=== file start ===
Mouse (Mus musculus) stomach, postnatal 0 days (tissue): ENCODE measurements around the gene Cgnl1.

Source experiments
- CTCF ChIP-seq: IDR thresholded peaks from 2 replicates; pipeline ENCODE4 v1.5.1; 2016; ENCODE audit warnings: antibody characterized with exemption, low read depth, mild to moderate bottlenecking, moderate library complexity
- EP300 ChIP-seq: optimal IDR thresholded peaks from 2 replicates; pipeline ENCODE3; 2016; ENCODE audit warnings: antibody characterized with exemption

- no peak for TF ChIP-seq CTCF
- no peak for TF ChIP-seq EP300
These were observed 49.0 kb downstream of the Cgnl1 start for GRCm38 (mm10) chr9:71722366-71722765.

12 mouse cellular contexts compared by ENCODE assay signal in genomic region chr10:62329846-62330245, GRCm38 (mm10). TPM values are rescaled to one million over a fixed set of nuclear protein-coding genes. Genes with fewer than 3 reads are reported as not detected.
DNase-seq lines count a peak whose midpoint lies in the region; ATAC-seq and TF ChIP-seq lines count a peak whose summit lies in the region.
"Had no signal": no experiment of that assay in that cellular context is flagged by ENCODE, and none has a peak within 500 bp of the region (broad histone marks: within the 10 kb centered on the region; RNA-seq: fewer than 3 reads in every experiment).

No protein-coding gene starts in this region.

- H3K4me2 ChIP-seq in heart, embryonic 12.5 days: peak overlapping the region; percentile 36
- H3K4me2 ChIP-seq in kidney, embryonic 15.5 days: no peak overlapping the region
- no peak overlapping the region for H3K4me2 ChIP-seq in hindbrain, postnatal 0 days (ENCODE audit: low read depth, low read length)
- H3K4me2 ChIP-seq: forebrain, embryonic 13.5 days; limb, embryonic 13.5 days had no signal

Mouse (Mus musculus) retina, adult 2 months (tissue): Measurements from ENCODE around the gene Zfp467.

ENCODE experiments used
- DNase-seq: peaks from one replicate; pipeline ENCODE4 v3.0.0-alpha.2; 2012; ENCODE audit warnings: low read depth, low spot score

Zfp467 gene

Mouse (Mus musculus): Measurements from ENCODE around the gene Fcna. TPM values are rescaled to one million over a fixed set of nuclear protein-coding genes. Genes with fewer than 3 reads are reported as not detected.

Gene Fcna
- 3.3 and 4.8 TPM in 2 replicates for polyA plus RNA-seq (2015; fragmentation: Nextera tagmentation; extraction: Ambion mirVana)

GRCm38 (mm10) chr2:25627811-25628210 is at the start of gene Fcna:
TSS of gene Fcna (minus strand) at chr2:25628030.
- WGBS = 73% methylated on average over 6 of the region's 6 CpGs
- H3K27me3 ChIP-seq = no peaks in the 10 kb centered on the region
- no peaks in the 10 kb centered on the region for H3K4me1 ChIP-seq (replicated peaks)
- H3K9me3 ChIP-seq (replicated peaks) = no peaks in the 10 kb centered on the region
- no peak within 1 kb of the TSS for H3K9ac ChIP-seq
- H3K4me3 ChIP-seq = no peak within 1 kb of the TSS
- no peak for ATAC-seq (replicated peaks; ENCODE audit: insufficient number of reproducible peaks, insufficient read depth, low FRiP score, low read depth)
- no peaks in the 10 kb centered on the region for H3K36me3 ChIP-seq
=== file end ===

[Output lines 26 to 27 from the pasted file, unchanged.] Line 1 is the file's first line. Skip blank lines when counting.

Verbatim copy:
- H3K27me3 ChIP-seq = no peaks in the 10 kb centered on the region
- no peaks in the 10 kb centered on the region for H3K4me1 ChIP-seq (replicated peaks)